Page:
One Choice Changed the Game for Xbox

One Choice Changed the Game for Xbox

In a very “butterfly effect” fashion, dropping the Kinect may generate a tsunami sized wave of success!

Did you feel that breeze just blow past your window? You might think it was the typical summer wind, coming to remind you how deliciously muggy the season often is. However, you’d be wrong. What you just felt was the collective exhale of the entire Xbox Team. After a successful showing at this year’s E3 (erasing the bad taste left in our mouths from the year before) those at the company can finally breathe a sigh of relief. 2014 may provide the much needed upswing the console manufacture had hoped for.

So what is the vibe at the Microsoft offices these days?

As many of you know, Phil Spencer has become the new face of the Xbox. Any time a public flogging was required (due to a bad policy change here or misstep in management there) it was Spencer who received the lashes for all the gaming arena to witness. Fortunately, Microsoft’s prospects are looking up and Spencer gladly finds himself on the flip side of that coin (enjoying his time in the hot sun for once).

In a recent interview, Spencer talked optimistically about the Xbox One’s future. While he does give his opponents over at Sony a pat on the back, he touts that the next-generation is still in its infancy at this stage. “You look at what Sony has sold,” Spencer says, “and congratulations to them; they’ve had a great launch. Maybe we’re 10 percent of the way into this generation, so we’re early, early days in how this will all play out. I tip my hat to them…they’re coming in with a lot of strength. But this is a long-term competitive space, which is good for consumers.”

But does Spencer have a good sense of where they are going, or is he overly optimistic?

I’ve been a staunch critic of Microsoft during the tail end of 2013 and into the New Year. Frankly, seeing how their competitor flawlessly rolled out their new system (while Microsoft continual stumbled with several questionable calls) led me to believe they may have peaked with the 360. Having said that, I’m willing to give them the benefit of the doubt (for the moment).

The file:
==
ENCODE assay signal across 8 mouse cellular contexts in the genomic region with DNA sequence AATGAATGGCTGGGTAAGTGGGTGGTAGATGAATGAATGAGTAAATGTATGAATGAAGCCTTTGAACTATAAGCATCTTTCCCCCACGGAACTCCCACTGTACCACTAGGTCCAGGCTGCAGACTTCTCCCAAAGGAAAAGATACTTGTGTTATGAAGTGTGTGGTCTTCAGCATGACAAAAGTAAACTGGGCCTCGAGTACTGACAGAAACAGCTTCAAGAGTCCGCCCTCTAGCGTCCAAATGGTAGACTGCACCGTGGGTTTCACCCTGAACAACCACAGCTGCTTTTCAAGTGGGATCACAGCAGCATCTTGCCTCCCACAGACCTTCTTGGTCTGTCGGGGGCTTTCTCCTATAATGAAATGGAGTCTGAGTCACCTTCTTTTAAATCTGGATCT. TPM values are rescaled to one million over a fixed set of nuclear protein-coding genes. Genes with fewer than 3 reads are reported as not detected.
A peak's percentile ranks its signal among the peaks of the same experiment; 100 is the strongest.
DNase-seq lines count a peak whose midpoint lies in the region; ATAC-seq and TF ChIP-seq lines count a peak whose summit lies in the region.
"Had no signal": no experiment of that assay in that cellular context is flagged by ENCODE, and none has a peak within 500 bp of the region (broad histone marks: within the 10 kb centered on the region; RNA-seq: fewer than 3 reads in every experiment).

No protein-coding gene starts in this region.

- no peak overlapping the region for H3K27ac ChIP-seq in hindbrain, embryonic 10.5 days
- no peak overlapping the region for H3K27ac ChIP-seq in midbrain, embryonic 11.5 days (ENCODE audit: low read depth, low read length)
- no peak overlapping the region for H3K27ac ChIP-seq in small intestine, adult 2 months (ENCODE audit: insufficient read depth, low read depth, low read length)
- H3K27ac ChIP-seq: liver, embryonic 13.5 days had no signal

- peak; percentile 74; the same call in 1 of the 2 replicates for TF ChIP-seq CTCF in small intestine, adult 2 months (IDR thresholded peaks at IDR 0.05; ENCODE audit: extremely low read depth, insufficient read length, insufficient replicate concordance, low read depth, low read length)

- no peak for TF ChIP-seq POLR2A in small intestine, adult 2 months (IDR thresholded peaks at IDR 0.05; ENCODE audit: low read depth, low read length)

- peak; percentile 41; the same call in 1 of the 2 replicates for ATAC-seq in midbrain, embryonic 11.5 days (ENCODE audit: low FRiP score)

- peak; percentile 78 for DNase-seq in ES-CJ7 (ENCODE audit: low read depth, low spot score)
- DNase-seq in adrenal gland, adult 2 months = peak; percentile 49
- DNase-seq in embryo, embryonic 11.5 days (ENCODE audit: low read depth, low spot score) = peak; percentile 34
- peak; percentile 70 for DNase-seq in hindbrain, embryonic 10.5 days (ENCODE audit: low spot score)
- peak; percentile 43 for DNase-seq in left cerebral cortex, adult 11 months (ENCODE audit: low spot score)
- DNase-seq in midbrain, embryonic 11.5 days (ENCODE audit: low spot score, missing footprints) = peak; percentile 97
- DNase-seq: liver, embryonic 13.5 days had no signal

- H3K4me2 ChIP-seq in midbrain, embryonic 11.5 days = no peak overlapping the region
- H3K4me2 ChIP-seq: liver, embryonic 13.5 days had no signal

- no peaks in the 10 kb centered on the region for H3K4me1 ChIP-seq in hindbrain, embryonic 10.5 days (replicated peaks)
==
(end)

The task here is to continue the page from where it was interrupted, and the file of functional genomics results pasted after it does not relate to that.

I think Microsoft has made some seriously good calls as of late, not the least of which was lowering their console’s price point. In fact, historians may credit this as what turned the tide for the struggling system. Forcing the Kinect down our throats was never wise. Then, tacking on an extra $100 to their price tag (making your competitor’s offering look that much more appealing) was downright stupid. The gaming community’s voice rang out with a resounding “NO” almost immediately, yet Microsoft persisted to ignore them. Thinking they could simply convince us why we were wrong not to blindly adopt the tech, was borderline arrogant in my book. However, as is often the case, money spoke the loudest. After realizing the only way to garner our gaming bucks was to give us a console on our terms, the redesigned packages (sans the motion sensing Kinect) was a crucial step towards them regaining much of their lost ground in the market.

One Choice Changed the Game for Xbox

When 2015 finally rolls around, I’m sure there will be much we can look back on from Microsoft and its Xbox. Who knows what successes or failures lay ahead for the remainder of the year. There is one thing I know for sure, downgrading the Kinect to an optional peripheral was not just important, it’s where the add-on always belonged in the first place. While Spencer maintains people “love the device” and “love the experience,” he now realizes this is for the consumer to decide. Take the Sony Morpheus for example. VR is certainly an innovative new concept that many are exited for. However, you’d quickly watch that excitement turn to rage, if the PS4 jumped to $499 because a VR headset was suddenly “required for functionality of the system.”

People are smart enough to know what they want; they don’t need to be sold. For its part, I’m glad to see Microsoft finally realized they’re a console manufacture and not a used car lot.

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